AS400 Driver Additional Attributes:
Novell Identity Manager has connectors (aka drivers) available for a large number of connected systems. There are some drivers that are very specific like the Active Directory driver that only talks to Active Directory. Others are much more generic, like the LDAP driver, where one driver can talk to many of the different LDAP Directory Server platforms available on the market.
There is a family of drivers for some of the bigger systems. You know, the mainframes and midrange servers. There is a driver for IBM mainframes that support RACF, Top Secret, and ACF2 security subsystems. There is a driver for the IBM iSeries servers, sometimes called AS400, sometimes called OS400, sometimes called i5OS and sometimes just called IBM Midrange. I have had the difference between all the names explained to me several times, and it just keeps going over my head, so I just call it AS400 and i5OS and that seems to cover most cases.
For some more articles about the AS400 (or i5OS) driver, you can look at these links:
There are actually two versions of all those above drivers, the fanout driver version and the bi-directional driver version.
The difference between the fanout and bi-dir drivers is almost philosophical. The bi-dir drivers are more like the classic notion of an Identity Manager driver, where there is a one to one relationship of a single driver for each single system. That is, for each AS400 system you would want connected to your Identity Manager solution, you would have a driver configured and running for it.
This works quite well, as we have all seen, based on the fact there are many large implementations of Novell Identity Manager running using this approach.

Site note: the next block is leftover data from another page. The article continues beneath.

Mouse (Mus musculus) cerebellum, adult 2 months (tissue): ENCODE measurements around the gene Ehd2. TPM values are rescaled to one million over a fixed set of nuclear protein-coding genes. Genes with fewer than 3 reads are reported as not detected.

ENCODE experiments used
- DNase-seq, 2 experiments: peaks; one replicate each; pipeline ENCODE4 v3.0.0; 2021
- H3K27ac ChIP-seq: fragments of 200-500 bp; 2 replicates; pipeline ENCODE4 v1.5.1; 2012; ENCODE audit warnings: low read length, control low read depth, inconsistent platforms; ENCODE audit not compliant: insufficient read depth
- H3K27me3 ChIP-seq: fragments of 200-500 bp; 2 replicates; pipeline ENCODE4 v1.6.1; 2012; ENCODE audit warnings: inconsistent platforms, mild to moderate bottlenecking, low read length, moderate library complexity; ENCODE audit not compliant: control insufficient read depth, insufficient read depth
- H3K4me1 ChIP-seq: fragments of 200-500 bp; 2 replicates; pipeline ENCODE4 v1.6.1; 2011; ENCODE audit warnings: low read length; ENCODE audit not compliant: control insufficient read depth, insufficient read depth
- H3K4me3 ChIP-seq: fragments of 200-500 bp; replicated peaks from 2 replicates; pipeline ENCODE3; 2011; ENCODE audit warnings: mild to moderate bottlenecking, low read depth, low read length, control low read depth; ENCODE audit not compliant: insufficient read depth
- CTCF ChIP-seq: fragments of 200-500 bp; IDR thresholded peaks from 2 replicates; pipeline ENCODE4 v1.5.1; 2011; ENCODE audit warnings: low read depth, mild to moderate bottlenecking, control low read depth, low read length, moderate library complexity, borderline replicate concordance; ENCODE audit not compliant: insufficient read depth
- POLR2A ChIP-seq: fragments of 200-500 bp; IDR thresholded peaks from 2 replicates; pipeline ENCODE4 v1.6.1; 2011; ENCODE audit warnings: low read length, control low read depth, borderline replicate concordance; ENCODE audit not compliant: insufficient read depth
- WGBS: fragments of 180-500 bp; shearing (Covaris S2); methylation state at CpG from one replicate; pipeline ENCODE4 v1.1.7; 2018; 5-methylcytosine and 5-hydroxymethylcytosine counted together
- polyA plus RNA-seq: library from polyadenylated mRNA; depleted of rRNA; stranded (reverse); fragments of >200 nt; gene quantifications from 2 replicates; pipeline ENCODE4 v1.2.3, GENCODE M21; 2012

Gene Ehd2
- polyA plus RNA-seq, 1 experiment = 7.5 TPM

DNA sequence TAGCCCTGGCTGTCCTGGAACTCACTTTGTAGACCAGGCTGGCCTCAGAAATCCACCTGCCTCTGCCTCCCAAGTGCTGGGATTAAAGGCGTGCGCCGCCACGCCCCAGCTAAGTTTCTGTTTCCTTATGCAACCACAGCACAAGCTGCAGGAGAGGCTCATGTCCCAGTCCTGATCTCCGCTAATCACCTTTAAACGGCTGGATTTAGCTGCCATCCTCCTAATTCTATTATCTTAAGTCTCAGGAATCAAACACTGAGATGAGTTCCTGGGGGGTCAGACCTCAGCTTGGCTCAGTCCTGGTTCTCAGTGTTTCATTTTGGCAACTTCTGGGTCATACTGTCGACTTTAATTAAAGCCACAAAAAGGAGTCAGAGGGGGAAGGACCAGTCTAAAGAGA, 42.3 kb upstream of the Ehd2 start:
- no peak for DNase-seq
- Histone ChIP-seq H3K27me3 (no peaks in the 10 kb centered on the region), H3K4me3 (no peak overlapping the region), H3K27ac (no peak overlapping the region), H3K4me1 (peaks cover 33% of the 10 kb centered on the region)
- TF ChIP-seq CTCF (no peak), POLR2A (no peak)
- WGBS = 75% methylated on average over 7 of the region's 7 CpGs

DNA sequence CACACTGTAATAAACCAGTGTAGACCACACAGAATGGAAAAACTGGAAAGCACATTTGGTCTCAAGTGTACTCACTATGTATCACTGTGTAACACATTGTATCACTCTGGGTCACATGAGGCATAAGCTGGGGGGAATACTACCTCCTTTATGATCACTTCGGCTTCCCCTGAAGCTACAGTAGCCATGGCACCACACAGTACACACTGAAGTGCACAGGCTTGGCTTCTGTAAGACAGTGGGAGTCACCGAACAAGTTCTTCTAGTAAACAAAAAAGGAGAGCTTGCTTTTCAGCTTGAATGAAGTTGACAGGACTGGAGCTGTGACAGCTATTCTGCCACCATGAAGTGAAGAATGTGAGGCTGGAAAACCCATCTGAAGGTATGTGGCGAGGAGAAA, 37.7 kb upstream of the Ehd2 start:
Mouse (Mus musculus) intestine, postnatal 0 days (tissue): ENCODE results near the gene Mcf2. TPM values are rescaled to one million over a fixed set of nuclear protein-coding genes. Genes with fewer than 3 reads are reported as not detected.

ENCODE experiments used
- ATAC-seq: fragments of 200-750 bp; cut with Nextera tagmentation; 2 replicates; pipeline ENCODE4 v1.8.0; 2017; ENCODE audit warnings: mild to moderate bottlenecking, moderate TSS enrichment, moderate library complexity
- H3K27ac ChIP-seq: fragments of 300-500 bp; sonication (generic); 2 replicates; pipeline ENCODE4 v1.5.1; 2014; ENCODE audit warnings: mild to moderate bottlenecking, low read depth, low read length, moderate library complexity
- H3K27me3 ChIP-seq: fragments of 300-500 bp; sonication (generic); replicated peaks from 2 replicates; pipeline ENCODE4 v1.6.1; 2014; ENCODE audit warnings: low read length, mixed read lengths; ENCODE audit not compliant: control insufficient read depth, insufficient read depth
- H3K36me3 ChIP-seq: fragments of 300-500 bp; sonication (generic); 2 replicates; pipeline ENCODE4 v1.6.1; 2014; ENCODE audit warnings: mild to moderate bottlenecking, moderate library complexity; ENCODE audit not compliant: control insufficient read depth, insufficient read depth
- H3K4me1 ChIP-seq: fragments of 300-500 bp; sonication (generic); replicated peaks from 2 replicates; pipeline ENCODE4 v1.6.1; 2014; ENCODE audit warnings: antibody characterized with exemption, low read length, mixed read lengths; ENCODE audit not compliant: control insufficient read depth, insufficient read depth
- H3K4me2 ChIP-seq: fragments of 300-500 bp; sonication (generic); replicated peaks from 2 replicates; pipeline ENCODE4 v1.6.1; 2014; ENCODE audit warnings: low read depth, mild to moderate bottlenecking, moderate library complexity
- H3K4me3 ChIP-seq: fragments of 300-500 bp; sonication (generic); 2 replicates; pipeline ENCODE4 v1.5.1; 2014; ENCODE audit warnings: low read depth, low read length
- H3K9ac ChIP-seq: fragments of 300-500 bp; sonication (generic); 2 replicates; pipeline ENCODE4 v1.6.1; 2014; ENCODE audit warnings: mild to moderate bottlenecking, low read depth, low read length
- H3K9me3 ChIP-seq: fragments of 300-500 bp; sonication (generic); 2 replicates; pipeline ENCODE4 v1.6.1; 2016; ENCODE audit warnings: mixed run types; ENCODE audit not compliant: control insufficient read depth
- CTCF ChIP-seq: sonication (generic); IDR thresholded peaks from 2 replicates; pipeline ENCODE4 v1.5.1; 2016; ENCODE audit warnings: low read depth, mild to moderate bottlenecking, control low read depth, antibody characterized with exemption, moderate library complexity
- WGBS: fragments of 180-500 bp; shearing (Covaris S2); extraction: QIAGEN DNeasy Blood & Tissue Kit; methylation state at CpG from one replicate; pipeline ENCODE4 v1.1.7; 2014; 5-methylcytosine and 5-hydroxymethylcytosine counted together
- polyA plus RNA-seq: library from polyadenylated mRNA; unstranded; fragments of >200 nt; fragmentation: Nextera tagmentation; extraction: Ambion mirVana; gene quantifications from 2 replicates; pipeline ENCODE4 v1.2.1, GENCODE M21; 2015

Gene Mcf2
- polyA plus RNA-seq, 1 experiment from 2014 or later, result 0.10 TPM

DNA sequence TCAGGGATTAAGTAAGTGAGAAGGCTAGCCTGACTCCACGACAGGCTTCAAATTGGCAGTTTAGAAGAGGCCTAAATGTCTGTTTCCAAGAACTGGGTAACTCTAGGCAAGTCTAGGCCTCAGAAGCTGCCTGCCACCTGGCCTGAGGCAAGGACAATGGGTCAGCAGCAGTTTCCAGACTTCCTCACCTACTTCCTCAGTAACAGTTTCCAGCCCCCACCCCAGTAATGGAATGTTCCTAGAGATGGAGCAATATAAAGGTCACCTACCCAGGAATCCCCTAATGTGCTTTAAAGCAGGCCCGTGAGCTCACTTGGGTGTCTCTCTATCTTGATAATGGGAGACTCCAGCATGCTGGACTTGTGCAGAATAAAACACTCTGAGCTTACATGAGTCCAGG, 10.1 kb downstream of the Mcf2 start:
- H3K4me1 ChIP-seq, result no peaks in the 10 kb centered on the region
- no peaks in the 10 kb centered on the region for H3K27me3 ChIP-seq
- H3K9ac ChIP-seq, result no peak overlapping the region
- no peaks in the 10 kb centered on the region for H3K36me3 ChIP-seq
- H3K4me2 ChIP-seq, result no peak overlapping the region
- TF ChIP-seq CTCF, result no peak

The Fanout driver have a different philosophy and it is a pretty neat one! Rather than a single driver to single connected system approach, there are times when a single driver connecting to a number of similar systems makes more sense. It turns out not just the IBM high end servers have both bi-dir and fanout drivers available, there is also a fanout and bi-dir driver for Linux or Unix systems.
In the case of Unix systems, odds are good there is more than one server involved, and possibly hundreds or thousands. Well mapping thousands of servers to thousands of drivers is clearly neither sustainable nor likely to succeed. Thus the need for fanout drivers. In the case of a fanout driver, there is a single driver instance (that is multi-threaded, which is absolutely critical for performance when you try and scale like this) and each connected system (or server) has a remote loader that knows to talk to that single instance. An object in eDirectory represents the configuration and setup information of each of the thousand servers, and thus the driver in a single instance can store the configuration information for thousands of systems. As we all know, having thousands, millions, or even billions of objects in eDirectory is not an issue at all, so this kind of approach can scale very well. It is a little less clear that you might have so many mainframe or midrange servers, but the real world seems to show that you either have a single one of these devices, or you have lots of them. Very rare to see something in between. Perhaps two for disaster recovery, but once you go beyond two, it seems like most sites will have many more once they grow beyond that point.
You can imagine that there are other cases where a fanout driver approach might work. It would be interesting to see if an Active Directory driver could be built around the fanout model. After all, since Active Directory is just a series of linked domains that trust each other, an Active Directory forest with many sub domains could require dozens of drivers to be supported. Perhaps there is a better way to handle this. One approach we have taken for one of our clients is to move all the rules into Libraries, at the root of the driver set, and use Global Configuration Values (GCV) to represent domain specific information.